The Sideways Stories From Wayside School series is a popular series of 3 books by Louis Sachar. Sideways Stories From Wayside School, Wayside School is Falling Down and Wayside School Gets A Little Stranger are the three novel-length books. In 1989, Sachar also released a spinoff, which involves two books of mathematics and puzzles interspersed with stories: Sideways Arithmetic From Wayside School and More Sideways Arithmetic From Wayside School. The books tell many stories of a school built as a tower 30 stories high, with one room per story, but with no 19th story. Each book contains 30 chapters, called stories, complementing the 30 stories in the school.

Stories in the book

Ch. 1 -- Mrs. Gorf
Ch. 2 -- Mrs. Jewls
Ch. 3 -- Joe
Ch. 4 -- Sharie
Ch. 5 -- Todd
Ch. 6 -- Bebe
Ch. 7 -- Calvin
Ch. 8 -- Myron
Ch. 9 -- Maurecia
Ch. 10 -- Paul
Ch. 11 -- Dana
Ch. 12 -- Jason
Ch. 13 -- Rondi
Ch. 14 -- Sammy
Ch. 15 -- Deedee
Ch. 16 -- D.J.
Ch. 17 -- John
Ch. 18 -- Leslie
Ch. 19 -- Miss Zarves
Ch. 20 -- Kathy
Ch. 21 -- Ron
Ch. 22 -- The Three Erics
Ch. 23 -- Allison
Ch. 24 -- Dameon
Ch. 25 -- Jenny
Ch. 26 -- Terrence
Ch. 27 -- Joy
Ch. 28 -- Nancy
Ch. 29 -- Stephen
Ch. 30 -- Louis

Story conventions

  • In Sideways Arithmetic From Wayside School, it is revealed the characters add, subtract, and multiply words. The children at Wayside School have no concept of adding numbers until Mrs. Jewls teaches the kids 4+7=11, in numbers, not words.
  • If a student does something wrong once, Mrs. Jewls will write that student's name under the word DISCIPLINE. If a student does something wrong a second time, Mrs. Jewls will put a check next to that student's name. If a student does something wrong a third time, Mrs. Jewls will circle his/her name and send him/her home at noon on the kindergarten bus (which is very odd, as most students would seem to enjoy this). Despite only needing three strikes, Mrs. Jewls resorts to also adding a triangle when Sammy was disruptive. Despite being a good student, Todd is sent home every day on the kindergarten bus as a result of him always unfairly getting in trouble each day. Paul is also sent home on the kindergarten bus, but only once after pulling Leslie's pigtails during class. Another time, when it looks like Joy was going to be sent home early, Todd thinks he is going to have company, but Joy ends up making up for her crime. Mrs. Jewls even sends herself home early for temporarily turning evil.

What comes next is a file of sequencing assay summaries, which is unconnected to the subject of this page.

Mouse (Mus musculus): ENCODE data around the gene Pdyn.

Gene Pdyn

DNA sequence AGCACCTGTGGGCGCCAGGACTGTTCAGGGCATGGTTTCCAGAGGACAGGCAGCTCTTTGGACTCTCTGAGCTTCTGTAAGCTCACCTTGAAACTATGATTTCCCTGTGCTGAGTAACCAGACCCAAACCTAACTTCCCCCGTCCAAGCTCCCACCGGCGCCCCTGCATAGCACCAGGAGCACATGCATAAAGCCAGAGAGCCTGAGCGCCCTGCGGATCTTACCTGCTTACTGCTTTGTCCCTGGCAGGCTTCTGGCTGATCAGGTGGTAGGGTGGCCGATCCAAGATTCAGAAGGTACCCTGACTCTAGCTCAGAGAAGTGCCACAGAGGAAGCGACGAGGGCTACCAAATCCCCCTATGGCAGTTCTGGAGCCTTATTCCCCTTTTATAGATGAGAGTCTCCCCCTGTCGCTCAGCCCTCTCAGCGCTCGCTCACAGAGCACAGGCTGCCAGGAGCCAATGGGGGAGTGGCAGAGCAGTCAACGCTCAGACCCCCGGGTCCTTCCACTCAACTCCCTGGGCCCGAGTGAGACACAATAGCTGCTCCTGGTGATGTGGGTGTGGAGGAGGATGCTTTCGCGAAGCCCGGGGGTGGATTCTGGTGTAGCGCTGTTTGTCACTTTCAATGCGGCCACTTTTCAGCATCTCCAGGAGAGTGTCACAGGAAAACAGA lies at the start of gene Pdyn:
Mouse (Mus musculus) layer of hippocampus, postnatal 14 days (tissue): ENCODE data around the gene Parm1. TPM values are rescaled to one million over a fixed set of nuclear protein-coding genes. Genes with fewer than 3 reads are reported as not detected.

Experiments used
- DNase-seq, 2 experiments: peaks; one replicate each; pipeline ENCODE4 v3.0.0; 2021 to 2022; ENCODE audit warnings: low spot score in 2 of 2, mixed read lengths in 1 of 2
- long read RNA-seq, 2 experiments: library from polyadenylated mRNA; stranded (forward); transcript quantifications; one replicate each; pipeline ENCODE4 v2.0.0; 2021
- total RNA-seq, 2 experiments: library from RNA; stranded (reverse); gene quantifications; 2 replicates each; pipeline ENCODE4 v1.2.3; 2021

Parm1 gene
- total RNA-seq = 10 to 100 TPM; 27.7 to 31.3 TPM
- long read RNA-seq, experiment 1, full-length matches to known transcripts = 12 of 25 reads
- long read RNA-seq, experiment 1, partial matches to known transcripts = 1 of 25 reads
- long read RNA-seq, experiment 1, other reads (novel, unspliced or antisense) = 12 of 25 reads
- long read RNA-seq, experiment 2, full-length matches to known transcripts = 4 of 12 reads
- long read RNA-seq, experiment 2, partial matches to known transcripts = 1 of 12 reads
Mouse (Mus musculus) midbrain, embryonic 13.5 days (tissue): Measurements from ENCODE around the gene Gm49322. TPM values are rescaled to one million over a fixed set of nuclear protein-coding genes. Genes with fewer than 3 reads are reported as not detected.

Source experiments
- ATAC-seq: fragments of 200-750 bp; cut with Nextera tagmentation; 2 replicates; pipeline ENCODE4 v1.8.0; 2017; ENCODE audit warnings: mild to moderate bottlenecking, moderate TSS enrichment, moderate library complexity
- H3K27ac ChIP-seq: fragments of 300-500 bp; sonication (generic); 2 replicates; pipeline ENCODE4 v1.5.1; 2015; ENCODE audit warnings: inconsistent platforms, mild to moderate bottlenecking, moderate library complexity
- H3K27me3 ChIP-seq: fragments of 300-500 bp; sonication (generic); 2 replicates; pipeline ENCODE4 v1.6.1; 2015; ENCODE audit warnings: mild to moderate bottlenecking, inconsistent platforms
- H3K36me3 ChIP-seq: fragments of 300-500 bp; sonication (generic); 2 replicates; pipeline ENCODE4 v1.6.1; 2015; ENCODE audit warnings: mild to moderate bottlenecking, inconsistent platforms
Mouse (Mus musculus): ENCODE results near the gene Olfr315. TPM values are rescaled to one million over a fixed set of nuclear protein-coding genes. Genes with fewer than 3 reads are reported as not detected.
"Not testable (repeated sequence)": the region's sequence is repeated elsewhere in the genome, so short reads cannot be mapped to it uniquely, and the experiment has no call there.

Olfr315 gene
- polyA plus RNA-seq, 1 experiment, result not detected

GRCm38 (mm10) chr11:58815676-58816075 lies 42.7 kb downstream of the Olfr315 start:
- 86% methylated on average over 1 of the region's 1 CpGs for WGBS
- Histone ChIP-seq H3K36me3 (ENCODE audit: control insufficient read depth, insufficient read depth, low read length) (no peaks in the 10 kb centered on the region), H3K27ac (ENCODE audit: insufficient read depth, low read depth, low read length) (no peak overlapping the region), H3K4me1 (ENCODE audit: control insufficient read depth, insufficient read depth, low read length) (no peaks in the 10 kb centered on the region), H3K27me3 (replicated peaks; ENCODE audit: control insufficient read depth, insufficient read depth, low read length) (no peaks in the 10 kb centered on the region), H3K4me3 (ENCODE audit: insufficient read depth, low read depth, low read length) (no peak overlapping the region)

• Goozack was another word for door in the book Wayside School Gets a Little Stranger. After the principal ran into his office door and spilled coffee over his clothes, he said that the word "door" was a bad word. Anyone who said "door" would get in trouble. So he introduced the word "goozack" to replace the word door. Todd was the first student to break the new rule, only because he was late for school at the time and didn't hear the announcement. Later, when Mrs. Drazil said "door" and the students pointed out that she was to call it "goozack," she immediately said "Mr. Kidswatter is a 'goozack'" in retaliation.
  • Way-High-Up-Ball is a fictional game invented by The 3 Erics. To play you need a rubber ball and a tall building. It is played in the 27th chapter (titled Way-High-Up Ball) of Wayside School Gets A Little Stranger. One player throws a ball, and whichever level story it hits is how many points are earned by the thrower. Whoever catches it receives the same amount of points. (The thrower could thus earn as many as 60 points on one throw if they also catch the ball, or if they break a window, which counts for double points). A glopper is a ball that goes straight up and back down, never touching the wall (It is never stated whether a glopper counts for points for the height it reached, or for no points at all). For the game's last-ever appearance, Louis threw the ball, and it hit somewhere between the 18th and 20th stories and never came down since there is no 19th story.
  • In all 3 stories in the Wayside School series, Chapter 19 differs strongly from other chapters. In the first story, that chapter is non-existent, in the second story, the 19th chapter takes up 3 chapters (all numbered 19) and based on Miss Zarves' classroom, a non-existent location (the last of these is followed by a chapter numbered 20, 21, and 22, all at once, about Mr. Kidswatter being called a "mugworm griblick" by one of the Erics; it is suggested that Eric Bacon did so, as he is the only Eric who writes left-handed, and the insult was written on the back of a haircut appointment card by a left-handed person). In the third story, Chapter 19 is also based on the non-existent location.
  • In all 3 books, Chapter 17 has the theme of things being done backwards. The first story is about John reading upside-down, the second story includes a chapter in which the paragraphs are read in reverse order, and the third story has a title which is paradoxical to its plot until the final sentences.
  • The last sentence of each book is "everybody _ooed." In the first book it says "everybody booed." (due to Louis telling them a bad story about a regular school) The second booked ends in "everybody mooed," after Louis asks the cows in the building to leave. The third book ends in "everybody ooohed," after Louis kisses Miss Nogard and it doesn't say if they got married.

In other media

In 2005, the Canadian-based animation company Nelvana produced an hour-long adaptation of the Wayside books. Its theme song was sung by Skye Sweetnam. A series titled Wayside based on the book and the TV special has premiered on Nickelodeon and Teletoon. Paramount Pictures released Season 1 onto DVD in Mid-August 2008.


Sachar, Louis. Sideways Stories from Wayside School. New York: Avon Books, Inc., 1978.